photo © 2011 Michael Coghlan | more info (via: Wylio)
The annual Beaufort County Budget War is about to begin and this year's battle looks to be a near fight to the death if you believe the political rhetoric that is flying around the press and local blogs. Each year the school district has to submit its budget for the coming fiscal year to the Beaufort County Council for its approval. It seems the councilmen and women always kick the buget back to the school board with two words in big bold red letters: CUT IT! Despite the rhetoric, a compromise that will please no one will eventually be reached because both groups of politicians don't want to actually kill public education with an election year coming up. However, the reality is that school districts do need to look at what they need to fund and possibly cut. One thing that has not been mentioned too much, yet, is technology. There is a lot of people screaming that schools should be privatize, which would be a mistake, so they could run more efficiently. South Carolina Governor Nicki Haley wants to privatize school buses, another mistake based on my experience as a soccer coach. So why not get schools out of the technology business? How could education technology be privatized so school districts can save a few bucks?
- Take Google up on their offer for Chrome netbooks: Google wants to get their new cloud-based photo © 2010 Jamal Fanaian | more info (via: Wylio)
operating system into the mainstream by offering schools a sweet deal. For $20 monthly subscription, each student would receive his or her own netbook running the Chrome operating system with all of the software added on. Even better, the subscription also includes all hardware and software upgrades. With this deal you could possibly cut down your Instructional Technology staff and forget having to purchase software such as Microsoft Office per user. There are potential savings of thousands of dollars there alone. Would schools be willing to switch to Google Docs and other cloud-based applications? Some computers would be needed to do tasks such as MAP testing or other assessments. However, if schools actually jump on these deals the NWEA would migrate over to Chrome just to keep its customers. The school wireless network would also have to be maintained or even strengthened because if it goes down the netbooks don't work.
- Cloud-based applications: If schools don't want to get into bed with Google totally they could keep their computers and just go with the cloud-based applications. The savings would be in software alone because the computers would need people to service them as in-house or contracted technology staff. Also, networks would need to be larger to allow the machines to work or at least go to the Internet for the applications.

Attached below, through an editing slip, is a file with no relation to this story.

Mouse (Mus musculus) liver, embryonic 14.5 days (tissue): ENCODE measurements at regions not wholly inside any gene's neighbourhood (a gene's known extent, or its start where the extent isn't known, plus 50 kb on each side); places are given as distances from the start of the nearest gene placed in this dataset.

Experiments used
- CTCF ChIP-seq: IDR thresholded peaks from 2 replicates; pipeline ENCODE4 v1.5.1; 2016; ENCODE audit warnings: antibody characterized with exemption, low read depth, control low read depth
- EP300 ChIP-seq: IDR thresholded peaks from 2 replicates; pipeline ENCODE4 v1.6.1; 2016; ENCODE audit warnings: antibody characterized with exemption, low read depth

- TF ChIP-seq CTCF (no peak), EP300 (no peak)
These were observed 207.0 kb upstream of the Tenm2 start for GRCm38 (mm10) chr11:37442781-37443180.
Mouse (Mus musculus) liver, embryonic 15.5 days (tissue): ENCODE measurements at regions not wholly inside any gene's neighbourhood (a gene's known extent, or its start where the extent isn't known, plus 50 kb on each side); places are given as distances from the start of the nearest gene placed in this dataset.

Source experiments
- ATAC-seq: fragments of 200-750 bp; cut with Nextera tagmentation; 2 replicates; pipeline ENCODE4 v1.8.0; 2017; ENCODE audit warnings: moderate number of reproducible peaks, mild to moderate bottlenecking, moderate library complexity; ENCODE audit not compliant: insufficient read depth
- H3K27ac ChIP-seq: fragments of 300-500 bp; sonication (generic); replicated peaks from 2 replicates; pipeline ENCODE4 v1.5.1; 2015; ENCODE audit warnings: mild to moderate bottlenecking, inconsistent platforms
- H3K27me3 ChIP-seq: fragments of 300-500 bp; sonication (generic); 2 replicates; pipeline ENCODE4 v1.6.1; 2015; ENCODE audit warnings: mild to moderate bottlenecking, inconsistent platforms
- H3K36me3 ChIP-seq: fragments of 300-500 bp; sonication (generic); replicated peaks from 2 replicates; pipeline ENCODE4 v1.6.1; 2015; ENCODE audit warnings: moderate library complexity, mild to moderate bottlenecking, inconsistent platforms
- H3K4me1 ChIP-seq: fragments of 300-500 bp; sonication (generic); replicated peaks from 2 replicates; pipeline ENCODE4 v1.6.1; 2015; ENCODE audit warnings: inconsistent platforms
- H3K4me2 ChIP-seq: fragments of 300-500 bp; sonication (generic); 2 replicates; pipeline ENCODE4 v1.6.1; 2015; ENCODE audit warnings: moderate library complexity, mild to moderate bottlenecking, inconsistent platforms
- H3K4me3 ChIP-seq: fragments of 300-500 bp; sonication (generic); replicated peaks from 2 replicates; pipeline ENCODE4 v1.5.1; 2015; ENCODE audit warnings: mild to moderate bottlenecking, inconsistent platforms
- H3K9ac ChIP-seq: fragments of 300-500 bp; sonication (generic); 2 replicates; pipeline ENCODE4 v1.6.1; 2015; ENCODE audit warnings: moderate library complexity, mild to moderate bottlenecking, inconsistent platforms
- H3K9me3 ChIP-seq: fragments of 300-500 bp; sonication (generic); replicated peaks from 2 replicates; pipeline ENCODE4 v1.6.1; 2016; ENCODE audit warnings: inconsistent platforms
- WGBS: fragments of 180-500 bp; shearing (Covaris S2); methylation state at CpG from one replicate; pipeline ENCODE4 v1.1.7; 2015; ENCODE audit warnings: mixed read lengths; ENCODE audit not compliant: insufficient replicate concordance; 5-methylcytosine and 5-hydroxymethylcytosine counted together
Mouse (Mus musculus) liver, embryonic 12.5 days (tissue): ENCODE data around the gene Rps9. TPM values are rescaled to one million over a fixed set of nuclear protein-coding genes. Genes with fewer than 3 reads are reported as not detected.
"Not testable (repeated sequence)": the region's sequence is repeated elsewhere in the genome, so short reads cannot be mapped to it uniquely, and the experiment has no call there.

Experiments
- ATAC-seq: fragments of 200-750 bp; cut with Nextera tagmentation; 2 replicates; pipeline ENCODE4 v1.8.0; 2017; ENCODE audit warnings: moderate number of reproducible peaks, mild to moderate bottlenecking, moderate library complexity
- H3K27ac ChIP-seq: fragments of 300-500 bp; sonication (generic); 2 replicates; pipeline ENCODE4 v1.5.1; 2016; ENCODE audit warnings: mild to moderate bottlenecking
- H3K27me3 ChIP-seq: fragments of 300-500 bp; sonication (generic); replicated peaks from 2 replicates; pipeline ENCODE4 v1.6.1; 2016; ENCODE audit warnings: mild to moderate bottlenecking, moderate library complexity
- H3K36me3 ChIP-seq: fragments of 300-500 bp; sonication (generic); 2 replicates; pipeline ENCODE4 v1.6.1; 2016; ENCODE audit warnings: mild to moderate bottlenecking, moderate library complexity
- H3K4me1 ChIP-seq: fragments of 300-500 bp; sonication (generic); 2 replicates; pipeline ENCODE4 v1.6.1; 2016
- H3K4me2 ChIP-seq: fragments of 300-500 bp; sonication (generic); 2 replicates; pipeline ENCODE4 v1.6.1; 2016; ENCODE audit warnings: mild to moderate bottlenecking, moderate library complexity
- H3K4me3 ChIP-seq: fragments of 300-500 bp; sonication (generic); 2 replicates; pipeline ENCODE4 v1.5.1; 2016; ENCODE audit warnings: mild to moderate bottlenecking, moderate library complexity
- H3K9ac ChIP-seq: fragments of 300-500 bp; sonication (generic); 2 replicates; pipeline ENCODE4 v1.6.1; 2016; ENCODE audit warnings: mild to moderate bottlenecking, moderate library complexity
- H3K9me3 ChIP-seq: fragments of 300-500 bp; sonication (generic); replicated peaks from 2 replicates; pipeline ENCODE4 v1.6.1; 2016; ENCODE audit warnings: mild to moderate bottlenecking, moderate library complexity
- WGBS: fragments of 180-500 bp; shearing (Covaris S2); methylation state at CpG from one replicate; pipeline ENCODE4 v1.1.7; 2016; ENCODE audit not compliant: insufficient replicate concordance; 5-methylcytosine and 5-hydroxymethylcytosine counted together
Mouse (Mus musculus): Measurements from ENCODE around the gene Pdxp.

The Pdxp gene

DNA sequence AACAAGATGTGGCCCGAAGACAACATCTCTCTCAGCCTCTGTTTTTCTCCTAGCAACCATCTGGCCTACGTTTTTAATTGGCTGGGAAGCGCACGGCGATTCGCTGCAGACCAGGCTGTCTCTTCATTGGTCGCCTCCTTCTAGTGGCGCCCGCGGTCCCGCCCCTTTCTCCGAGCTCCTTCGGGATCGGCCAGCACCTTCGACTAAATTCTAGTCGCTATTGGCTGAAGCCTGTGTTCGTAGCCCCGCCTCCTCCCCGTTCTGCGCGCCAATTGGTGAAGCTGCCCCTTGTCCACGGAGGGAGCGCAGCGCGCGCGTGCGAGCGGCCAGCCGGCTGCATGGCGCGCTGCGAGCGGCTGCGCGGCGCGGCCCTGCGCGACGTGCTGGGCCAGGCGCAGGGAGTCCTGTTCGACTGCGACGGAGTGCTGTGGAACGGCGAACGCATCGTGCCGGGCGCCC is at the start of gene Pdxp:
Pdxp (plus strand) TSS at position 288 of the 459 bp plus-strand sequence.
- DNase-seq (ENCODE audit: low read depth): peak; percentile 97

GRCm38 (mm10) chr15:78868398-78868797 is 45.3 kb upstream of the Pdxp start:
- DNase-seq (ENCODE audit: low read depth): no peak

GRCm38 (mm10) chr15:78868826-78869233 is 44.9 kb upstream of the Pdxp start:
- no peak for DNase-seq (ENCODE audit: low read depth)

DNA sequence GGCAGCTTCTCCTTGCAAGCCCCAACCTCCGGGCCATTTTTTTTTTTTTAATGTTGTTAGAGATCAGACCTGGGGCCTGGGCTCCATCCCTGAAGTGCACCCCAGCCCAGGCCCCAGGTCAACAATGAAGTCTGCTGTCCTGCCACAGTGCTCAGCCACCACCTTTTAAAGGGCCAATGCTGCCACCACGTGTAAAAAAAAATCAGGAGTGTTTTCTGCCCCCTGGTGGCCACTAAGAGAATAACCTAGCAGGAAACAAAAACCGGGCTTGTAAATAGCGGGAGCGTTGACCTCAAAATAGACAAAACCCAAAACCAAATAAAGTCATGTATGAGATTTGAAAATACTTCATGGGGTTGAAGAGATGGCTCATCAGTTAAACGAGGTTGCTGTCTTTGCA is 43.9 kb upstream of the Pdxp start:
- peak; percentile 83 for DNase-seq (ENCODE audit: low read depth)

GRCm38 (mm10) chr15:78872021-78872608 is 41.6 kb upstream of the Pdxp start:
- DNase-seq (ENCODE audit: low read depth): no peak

- Open-source: Similar to cloud-based because it can be had for next to nothing. Even the operating system, Linux would be open-sourced. While this sounds good on paper, it can be a nightmare trying to support on network systems. I have seen one open-sourced software disappoint students when they tried to run it on the network system. Flashing screens come up as the computer crashes. This would require more staff to service and maintain the network and we are not talking security issues here.
- Parents provide the equipment: Maybe it is time for schools to tell parents they may have to purchase either computers or mobile devices and let the schools save those hardware and software costs. All the schools have to provide is the Internet as they would in the Google Chrome deal. Actually, schools could entice AT&T, Verizon, and Sprint to put up towers near the schools so the devices could receive a 3G or 4G signal and schools don't need the Internet that much. Just a small network for services. Of course the telcos would have to have an education plan for all that data being photo © 2010 Yutaka Tsutano | more info (via: Wylio)
used. or they could setup wifi hotspots. All maintenance would be the responsibility of the parents who would make sure their children take care of those expensive devices. All the schools would do is require hardware and software standards each student brings whether it is tablets or netbooks. Schools could just upload textbooks so students would have them. The textbooks would delete themselves at the end of the school year. Some might say classroom management would be a nightmare.
Well here are some options for Instructional Technology to do its part for cutting school budgets while providing quality education experiences for students. While some of these ideas might work, each one is not a magic bullet to save education. Would schools be better off passing technology to outside parties? If you have any other ideas to save money through technology I am all ears.